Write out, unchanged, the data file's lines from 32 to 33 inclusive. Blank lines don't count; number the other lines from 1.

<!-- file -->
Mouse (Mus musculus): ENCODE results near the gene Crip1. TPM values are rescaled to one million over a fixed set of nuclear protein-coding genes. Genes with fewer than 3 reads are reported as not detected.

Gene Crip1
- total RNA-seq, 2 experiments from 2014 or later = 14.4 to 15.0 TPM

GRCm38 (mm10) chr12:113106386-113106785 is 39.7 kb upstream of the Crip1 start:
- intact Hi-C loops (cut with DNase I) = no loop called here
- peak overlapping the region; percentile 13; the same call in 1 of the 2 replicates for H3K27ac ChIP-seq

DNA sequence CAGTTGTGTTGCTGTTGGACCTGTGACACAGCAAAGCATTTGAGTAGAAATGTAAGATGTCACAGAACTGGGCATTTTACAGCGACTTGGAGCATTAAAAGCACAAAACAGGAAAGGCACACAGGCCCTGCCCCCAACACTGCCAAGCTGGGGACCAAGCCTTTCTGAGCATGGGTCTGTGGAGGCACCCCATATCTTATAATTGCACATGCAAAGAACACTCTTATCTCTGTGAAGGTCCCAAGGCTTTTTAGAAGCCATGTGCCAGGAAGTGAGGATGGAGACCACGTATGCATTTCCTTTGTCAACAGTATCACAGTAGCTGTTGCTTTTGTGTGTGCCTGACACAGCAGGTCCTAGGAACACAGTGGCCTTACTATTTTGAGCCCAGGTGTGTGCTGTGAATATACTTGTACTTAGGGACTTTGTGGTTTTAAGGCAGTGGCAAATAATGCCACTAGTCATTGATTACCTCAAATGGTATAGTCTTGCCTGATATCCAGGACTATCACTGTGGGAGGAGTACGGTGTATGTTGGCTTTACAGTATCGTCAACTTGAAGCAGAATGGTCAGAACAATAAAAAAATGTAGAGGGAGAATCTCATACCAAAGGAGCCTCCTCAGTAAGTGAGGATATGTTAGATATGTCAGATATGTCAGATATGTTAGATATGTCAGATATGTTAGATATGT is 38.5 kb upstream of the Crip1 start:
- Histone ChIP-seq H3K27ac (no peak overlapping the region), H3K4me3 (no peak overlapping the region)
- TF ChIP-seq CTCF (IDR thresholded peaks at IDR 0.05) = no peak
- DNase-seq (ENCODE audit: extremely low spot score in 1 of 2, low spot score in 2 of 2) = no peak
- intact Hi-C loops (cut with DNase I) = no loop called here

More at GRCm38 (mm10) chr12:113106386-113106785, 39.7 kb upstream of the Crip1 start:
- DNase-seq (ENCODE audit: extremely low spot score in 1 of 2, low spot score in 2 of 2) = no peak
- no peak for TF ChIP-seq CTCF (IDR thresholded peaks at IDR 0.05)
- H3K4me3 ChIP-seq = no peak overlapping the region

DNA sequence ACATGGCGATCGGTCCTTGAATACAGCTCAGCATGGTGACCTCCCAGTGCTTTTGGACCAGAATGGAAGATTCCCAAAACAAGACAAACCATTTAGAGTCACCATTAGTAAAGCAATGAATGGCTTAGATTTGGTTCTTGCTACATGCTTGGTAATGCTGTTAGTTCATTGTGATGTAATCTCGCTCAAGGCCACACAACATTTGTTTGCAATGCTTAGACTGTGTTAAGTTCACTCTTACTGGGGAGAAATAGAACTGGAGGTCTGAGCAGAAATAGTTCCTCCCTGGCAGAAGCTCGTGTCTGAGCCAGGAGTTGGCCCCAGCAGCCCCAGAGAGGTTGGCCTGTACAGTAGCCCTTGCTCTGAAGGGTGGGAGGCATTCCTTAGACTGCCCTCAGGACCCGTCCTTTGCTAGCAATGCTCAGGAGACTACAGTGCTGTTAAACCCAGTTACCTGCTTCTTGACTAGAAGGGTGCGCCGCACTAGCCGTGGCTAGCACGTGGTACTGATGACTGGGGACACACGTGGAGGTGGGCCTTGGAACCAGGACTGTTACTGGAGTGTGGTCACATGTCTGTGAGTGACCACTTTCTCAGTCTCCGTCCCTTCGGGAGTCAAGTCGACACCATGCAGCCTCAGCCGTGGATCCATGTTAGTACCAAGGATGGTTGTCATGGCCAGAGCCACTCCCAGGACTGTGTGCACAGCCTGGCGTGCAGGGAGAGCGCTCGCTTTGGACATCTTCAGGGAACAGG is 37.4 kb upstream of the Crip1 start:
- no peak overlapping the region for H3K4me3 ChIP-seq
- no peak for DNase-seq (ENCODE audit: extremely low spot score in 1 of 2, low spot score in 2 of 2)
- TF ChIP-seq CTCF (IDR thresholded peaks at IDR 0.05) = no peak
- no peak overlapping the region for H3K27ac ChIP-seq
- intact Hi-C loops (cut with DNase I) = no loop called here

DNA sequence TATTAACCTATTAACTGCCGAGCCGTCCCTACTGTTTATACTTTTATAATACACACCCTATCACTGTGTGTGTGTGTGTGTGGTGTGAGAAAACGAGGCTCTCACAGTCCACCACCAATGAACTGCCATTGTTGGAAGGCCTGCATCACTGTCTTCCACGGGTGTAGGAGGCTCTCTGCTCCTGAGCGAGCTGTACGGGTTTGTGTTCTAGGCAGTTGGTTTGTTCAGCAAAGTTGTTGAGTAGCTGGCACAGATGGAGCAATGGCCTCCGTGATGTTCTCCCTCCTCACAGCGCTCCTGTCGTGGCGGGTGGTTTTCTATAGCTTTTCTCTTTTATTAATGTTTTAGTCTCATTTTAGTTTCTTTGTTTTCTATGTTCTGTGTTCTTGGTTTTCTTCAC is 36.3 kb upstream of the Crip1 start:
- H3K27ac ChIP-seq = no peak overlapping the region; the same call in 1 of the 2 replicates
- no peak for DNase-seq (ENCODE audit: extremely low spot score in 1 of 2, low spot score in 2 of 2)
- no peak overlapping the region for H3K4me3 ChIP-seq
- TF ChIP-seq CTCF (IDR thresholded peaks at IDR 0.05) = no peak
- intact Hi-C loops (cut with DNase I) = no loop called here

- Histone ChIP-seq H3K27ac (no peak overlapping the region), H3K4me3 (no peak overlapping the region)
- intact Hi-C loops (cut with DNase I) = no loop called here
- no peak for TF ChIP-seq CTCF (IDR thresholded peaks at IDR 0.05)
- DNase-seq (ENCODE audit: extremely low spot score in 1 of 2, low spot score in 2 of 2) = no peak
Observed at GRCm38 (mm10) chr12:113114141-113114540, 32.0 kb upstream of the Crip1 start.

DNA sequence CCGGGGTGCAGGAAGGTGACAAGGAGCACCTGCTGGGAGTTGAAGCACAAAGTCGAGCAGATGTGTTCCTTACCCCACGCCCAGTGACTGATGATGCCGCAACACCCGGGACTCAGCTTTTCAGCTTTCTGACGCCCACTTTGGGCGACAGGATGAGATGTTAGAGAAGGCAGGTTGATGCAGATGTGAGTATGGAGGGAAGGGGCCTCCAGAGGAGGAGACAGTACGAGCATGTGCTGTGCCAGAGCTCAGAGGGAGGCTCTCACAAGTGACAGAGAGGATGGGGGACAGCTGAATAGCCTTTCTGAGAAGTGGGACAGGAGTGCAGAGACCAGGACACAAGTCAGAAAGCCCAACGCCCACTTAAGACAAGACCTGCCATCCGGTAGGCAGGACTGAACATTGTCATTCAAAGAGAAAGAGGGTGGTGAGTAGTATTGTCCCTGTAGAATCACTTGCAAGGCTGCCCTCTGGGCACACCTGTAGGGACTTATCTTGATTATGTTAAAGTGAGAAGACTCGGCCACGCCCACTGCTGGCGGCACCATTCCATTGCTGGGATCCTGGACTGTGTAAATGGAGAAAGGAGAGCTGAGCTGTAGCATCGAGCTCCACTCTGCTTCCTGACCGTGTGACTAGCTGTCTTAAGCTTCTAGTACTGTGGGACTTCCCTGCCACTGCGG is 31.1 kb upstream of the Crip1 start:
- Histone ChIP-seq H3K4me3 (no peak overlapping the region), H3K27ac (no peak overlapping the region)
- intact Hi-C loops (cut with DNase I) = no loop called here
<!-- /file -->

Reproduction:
Observed at GRCm38 (mm10) chr12:113114141-113114540, 32.0 kb upstream of the Crip1 start.

DNA sequence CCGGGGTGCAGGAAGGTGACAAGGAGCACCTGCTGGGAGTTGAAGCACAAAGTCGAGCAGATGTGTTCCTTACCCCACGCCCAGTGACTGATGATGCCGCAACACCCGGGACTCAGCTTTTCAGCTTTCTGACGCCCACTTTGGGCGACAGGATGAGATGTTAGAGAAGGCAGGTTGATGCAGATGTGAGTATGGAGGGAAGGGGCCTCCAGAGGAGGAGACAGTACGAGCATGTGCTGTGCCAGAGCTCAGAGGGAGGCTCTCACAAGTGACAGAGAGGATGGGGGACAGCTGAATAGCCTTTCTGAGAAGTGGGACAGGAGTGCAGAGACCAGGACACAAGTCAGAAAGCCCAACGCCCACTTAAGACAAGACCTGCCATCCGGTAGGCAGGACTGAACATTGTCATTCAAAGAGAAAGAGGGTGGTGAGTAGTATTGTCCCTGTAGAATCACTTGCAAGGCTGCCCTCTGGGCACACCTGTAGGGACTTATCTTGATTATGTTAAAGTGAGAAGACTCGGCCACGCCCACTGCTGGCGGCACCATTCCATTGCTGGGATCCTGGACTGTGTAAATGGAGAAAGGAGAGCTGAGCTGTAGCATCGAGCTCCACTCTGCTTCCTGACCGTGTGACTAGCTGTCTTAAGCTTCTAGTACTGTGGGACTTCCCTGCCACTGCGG is 31.1 kb upstream of the Crip1 start: